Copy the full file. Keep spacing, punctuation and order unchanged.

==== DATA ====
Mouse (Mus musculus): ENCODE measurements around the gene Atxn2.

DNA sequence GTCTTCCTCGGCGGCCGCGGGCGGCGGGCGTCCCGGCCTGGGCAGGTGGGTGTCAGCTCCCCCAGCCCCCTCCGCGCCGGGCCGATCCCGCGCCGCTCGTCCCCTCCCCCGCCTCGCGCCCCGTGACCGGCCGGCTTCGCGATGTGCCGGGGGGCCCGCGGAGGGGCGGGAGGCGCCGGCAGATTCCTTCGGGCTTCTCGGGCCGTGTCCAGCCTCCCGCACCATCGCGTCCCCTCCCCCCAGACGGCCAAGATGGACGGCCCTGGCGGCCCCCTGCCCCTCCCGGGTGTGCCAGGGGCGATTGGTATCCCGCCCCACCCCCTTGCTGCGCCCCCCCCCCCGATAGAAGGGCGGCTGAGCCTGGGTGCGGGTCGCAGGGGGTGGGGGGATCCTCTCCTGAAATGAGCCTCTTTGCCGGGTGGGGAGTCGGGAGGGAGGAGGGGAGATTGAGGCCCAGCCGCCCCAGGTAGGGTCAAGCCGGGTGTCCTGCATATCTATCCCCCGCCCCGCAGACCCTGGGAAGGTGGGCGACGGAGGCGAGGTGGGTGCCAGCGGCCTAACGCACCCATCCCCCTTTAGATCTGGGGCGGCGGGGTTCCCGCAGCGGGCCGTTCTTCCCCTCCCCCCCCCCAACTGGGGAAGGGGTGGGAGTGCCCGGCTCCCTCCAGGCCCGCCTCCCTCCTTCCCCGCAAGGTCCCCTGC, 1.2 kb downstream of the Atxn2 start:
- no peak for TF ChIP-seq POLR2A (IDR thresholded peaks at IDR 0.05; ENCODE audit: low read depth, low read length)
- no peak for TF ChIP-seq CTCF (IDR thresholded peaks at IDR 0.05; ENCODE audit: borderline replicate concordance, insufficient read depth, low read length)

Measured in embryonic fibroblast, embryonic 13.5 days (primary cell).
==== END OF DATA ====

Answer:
Mouse (Mus musculus): ENCODE measurements around the gene Atxn2.

DNA sequence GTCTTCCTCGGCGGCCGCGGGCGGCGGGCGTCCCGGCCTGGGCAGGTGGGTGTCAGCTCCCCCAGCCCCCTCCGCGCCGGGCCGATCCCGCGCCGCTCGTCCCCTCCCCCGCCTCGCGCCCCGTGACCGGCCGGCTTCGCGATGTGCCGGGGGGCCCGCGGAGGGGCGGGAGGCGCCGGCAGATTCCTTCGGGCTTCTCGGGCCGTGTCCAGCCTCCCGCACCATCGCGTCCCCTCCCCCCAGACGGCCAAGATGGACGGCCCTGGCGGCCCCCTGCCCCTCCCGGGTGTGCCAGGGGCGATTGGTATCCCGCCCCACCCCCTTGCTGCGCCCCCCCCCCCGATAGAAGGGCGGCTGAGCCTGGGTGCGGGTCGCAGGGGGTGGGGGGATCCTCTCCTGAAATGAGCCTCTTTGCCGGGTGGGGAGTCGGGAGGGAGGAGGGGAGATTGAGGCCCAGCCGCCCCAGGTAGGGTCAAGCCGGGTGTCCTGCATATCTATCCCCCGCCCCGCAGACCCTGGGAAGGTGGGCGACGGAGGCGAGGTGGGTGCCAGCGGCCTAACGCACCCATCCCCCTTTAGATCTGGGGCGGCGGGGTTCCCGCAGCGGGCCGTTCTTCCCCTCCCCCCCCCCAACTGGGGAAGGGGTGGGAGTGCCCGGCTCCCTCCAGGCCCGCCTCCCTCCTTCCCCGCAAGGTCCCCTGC, 1.2 kb downstream of the Atxn2 start:
- no peak for TF ChIP-seq POLR2A (IDR thresholded peaks at IDR 0.05; ENCODE audit: low read depth, low read length)
- no peak for TF ChIP-seq CTCF (IDR thresholded peaks at IDR 0.05; ENCODE audit: borderline replicate concordance, insufficient read depth, low read length)

Measured in embryonic fibroblast, embryonic 13.5 days (primary cell).